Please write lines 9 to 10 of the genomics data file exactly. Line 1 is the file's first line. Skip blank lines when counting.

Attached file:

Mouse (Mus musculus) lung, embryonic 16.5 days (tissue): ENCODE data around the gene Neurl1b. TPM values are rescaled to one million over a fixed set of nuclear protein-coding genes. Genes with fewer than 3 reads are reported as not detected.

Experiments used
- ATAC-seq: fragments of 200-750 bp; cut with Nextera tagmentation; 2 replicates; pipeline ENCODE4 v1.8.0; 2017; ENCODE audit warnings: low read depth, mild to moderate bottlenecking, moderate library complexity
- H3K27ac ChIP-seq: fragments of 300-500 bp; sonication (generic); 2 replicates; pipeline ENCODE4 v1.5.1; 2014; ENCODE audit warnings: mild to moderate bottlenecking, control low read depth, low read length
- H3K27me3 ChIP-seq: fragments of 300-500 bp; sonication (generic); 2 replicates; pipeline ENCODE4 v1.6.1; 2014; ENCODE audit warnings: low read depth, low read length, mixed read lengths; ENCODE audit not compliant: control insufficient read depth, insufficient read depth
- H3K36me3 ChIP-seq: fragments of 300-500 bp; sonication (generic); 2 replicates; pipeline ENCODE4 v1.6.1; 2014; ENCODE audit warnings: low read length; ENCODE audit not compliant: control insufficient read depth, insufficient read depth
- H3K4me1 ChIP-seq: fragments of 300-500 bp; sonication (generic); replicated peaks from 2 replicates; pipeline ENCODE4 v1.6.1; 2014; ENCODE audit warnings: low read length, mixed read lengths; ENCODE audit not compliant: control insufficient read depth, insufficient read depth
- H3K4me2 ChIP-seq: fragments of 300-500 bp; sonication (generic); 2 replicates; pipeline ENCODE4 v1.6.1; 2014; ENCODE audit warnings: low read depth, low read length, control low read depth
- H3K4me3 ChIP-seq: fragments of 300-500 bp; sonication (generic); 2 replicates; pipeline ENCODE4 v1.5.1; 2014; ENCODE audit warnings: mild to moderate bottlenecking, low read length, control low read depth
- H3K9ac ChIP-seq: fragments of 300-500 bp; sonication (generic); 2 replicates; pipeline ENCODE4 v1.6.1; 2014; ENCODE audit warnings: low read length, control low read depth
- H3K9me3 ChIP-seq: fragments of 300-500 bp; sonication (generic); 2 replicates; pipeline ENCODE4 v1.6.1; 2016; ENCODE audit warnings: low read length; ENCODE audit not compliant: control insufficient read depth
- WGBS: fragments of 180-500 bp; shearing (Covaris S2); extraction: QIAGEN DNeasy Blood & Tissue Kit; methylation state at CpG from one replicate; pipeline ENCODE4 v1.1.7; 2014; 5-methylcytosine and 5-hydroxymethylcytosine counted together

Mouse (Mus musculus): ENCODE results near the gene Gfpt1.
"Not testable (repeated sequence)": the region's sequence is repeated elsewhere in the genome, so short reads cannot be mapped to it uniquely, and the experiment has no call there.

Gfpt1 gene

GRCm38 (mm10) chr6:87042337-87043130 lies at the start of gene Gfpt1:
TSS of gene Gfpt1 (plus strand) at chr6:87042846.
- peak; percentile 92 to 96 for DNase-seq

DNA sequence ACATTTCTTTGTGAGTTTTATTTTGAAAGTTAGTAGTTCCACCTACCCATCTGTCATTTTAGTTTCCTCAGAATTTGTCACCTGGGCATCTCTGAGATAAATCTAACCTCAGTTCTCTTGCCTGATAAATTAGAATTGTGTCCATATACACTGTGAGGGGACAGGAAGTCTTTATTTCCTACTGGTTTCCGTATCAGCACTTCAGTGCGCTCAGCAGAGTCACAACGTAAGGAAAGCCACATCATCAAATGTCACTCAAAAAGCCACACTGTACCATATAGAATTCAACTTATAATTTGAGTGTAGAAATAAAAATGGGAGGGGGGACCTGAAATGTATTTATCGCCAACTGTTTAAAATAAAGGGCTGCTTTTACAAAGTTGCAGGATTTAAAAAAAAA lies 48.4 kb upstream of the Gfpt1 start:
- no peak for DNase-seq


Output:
- H3K4me3 ChIP-seq: fragments of 300-500 bp; sonication (generic); 2 replicates; pipeline ENCODE4 v1.5.1; 2014; ENCODE audit warnings: mild to moderate bottlenecking, low read length, control low read depth
- H3K9ac ChIP-seq: fragments of 300-500 bp; sonication (generic); 2 replicates; pipeline ENCODE4 v1.6.1; 2014; ENCODE audit warnings: low read length, control low read depth